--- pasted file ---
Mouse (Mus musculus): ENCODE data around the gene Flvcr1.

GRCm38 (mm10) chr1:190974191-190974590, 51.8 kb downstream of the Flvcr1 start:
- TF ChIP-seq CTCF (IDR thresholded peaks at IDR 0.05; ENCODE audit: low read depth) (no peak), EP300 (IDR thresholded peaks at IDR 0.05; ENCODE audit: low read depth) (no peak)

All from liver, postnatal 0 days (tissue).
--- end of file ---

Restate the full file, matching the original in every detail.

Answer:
Mouse (Mus musculus): ENCODE data around the gene Flvcr1.

GRCm38 (mm10) chr1:190974191-190974590, 51.8 kb downstream of the Flvcr1 start:
- TF ChIP-seq CTCF (IDR thresholded peaks at IDR 0.05; ENCODE audit: low read depth) (no peak), EP300 (IDR thresholded peaks at IDR 0.05; ENCODE audit: low read depth) (no peak)

All from liver, postnatal 0 days (tissue).